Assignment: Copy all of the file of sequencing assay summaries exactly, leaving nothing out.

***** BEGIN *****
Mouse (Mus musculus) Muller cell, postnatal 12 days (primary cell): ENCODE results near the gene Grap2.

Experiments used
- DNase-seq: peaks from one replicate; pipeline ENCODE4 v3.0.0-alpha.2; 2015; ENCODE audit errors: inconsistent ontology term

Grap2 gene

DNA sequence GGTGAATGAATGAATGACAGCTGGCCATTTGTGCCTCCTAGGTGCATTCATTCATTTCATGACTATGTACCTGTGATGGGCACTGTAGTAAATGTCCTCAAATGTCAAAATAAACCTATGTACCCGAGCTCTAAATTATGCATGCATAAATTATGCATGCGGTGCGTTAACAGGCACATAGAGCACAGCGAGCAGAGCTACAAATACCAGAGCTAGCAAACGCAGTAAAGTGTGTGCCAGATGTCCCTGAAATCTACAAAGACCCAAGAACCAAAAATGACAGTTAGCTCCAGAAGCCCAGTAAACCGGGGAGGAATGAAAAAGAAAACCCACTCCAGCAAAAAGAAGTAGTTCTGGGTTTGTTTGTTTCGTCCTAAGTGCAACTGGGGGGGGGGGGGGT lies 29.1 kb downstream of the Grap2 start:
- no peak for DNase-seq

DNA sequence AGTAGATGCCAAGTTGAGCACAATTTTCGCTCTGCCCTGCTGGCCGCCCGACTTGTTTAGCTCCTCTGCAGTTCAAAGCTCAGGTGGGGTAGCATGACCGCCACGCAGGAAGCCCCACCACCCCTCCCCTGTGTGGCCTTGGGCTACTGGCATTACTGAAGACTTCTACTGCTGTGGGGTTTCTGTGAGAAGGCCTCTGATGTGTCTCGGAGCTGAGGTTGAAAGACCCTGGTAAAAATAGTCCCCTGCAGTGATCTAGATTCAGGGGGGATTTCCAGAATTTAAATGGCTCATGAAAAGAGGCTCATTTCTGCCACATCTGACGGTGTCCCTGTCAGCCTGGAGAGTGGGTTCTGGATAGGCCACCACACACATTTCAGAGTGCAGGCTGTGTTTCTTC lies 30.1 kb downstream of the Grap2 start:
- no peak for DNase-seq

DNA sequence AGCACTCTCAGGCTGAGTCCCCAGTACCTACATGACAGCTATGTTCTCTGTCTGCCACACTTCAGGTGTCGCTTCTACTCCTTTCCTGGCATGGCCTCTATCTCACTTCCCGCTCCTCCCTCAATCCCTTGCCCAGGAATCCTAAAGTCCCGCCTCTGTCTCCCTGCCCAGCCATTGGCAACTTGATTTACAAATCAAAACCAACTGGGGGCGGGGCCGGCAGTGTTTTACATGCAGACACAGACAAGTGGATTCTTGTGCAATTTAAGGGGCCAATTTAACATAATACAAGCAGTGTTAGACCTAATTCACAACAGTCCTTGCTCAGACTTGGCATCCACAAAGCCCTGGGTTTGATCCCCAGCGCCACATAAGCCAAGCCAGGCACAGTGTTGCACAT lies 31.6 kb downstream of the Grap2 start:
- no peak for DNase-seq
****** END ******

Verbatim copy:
Mouse (Mus musculus) Muller cell, postnatal 12 days (primary cell): ENCODE results near the gene Grap2.

Experiments used
- DNase-seq: peaks from one replicate; pipeline ENCODE4 v3.0.0-alpha.2; 2015; ENCODE audit errors: inconsistent ontology term

Grap2 gene

DNA sequence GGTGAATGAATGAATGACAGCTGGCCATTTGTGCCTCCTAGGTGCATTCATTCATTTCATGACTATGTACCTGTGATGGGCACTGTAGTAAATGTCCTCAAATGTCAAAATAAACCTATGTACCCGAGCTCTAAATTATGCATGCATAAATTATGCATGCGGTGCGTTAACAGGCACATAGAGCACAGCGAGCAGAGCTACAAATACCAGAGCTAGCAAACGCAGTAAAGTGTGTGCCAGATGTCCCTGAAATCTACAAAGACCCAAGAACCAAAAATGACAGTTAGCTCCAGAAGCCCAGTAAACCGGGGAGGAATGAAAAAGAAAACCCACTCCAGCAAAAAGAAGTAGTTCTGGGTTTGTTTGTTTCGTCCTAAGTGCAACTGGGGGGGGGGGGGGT lies 29.1 kb downstream of the Grap2 start:
- no peak for DNase-seq

DNA sequence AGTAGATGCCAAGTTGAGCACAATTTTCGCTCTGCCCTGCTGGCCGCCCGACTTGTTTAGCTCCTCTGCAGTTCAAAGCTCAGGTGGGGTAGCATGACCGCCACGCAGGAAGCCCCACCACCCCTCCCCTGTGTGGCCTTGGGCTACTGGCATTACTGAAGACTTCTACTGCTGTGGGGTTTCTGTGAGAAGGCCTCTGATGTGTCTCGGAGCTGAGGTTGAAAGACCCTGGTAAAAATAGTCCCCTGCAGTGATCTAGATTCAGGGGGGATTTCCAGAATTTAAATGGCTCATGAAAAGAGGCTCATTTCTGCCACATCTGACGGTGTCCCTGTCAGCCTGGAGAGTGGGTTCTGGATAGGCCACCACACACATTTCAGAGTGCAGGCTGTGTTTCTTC lies 30.1 kb downstream of the Grap2 start:
- no peak for DNase-seq

DNA sequence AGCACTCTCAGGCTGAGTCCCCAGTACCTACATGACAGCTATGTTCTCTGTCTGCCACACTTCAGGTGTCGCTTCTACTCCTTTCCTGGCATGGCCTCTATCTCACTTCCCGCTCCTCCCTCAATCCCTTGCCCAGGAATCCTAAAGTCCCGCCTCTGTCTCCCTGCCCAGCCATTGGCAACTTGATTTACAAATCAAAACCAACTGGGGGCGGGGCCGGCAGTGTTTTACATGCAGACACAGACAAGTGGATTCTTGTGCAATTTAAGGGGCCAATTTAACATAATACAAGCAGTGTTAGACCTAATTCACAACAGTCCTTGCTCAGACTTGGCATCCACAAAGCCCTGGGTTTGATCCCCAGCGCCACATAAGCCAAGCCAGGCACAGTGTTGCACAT lies 31.6 kb downstream of the Grap2 start:
- no peak for DNase-seq